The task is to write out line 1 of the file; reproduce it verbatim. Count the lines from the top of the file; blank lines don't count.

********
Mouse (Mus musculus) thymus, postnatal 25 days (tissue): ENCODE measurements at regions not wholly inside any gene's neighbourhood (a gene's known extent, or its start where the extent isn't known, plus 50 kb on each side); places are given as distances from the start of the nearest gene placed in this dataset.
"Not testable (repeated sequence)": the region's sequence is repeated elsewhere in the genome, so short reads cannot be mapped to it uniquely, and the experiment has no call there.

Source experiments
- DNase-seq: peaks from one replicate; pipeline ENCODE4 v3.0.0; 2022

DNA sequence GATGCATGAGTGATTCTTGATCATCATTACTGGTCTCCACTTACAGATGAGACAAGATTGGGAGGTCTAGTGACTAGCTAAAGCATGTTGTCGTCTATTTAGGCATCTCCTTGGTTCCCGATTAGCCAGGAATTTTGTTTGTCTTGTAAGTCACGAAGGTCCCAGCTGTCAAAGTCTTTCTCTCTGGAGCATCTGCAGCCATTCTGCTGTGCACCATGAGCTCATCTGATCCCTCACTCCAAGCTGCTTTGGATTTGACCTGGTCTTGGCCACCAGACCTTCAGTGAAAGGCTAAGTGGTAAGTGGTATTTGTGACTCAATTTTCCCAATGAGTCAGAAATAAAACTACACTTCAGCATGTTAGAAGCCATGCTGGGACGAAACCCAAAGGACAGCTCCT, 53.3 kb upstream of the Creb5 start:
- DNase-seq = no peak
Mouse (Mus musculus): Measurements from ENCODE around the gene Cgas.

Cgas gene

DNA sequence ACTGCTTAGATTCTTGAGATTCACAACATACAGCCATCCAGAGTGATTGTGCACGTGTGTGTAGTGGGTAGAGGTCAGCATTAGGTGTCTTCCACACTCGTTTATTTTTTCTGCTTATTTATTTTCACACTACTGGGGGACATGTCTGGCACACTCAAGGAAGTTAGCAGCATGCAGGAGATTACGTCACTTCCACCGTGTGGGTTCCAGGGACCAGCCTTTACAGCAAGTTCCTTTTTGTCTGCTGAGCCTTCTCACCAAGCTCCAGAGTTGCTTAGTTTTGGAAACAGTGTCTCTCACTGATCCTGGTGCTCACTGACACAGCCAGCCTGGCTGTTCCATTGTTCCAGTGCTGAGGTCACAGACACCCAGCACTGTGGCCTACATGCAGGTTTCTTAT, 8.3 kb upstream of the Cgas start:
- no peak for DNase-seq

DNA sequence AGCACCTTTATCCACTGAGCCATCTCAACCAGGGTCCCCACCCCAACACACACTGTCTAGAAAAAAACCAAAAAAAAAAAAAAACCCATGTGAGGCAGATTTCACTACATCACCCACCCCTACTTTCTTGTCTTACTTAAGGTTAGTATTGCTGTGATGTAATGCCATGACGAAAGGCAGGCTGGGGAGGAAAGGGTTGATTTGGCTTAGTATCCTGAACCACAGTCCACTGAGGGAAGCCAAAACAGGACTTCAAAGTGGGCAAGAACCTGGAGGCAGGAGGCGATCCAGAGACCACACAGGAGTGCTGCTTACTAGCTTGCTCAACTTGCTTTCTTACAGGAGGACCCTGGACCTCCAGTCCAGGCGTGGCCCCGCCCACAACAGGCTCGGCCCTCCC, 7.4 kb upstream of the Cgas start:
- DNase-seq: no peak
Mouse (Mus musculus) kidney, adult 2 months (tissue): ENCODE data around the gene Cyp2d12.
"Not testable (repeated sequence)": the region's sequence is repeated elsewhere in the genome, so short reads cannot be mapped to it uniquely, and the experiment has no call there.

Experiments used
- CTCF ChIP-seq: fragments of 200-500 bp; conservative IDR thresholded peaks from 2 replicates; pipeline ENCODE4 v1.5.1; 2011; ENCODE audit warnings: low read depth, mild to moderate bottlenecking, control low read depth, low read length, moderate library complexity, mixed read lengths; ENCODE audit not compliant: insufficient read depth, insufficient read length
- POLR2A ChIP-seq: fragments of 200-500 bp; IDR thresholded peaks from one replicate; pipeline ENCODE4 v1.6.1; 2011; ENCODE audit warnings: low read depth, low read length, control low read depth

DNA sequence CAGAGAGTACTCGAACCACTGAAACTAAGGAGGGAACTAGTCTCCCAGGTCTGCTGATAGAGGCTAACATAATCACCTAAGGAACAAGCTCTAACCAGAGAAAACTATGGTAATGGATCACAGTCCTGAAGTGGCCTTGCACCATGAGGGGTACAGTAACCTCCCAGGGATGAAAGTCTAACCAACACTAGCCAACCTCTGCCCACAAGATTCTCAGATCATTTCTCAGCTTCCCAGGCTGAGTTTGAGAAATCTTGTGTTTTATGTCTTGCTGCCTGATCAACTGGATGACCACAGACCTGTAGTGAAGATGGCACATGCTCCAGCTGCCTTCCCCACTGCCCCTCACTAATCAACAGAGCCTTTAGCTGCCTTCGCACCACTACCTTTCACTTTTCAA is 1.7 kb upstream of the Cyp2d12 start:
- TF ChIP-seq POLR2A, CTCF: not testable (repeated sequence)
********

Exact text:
Mouse (Mus musculus) thymus, postnatal 25 days (tissue): ENCODE measurements at regions not wholly inside any gene's neighbourhood (a gene's known extent, or its start where the extent isn't known, plus 50 kb on each side); places are given as distances from the start of the nearest gene placed in this dataset.